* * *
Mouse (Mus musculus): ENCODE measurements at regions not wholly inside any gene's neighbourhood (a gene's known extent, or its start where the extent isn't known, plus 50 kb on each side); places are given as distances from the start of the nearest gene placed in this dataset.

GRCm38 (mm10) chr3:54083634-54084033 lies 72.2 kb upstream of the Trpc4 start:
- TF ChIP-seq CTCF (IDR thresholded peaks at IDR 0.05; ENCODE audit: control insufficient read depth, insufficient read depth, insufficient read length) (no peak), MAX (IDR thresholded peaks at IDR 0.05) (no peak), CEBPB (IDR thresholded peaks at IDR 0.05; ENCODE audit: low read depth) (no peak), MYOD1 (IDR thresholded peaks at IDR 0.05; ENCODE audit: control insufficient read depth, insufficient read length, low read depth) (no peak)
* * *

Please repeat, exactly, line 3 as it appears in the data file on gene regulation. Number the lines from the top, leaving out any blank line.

- TF ChIP-seq CTCF (IDR thresholded peaks at IDR 0.05; ENCODE audit: control insufficient read depth, insufficient read depth, insufficient read length) (no peak), MAX (IDR thresholded peaks at IDR 0.05) (no peak), CEBPB (IDR thresholded peaks at IDR 0.05; ENCODE audit: low read depth) (no peak), MYOD1 (IDR thresholded peaks at IDR 0.05; ENCODE audit: control insufficient read depth, insufficient read length, low read depth) (no peak)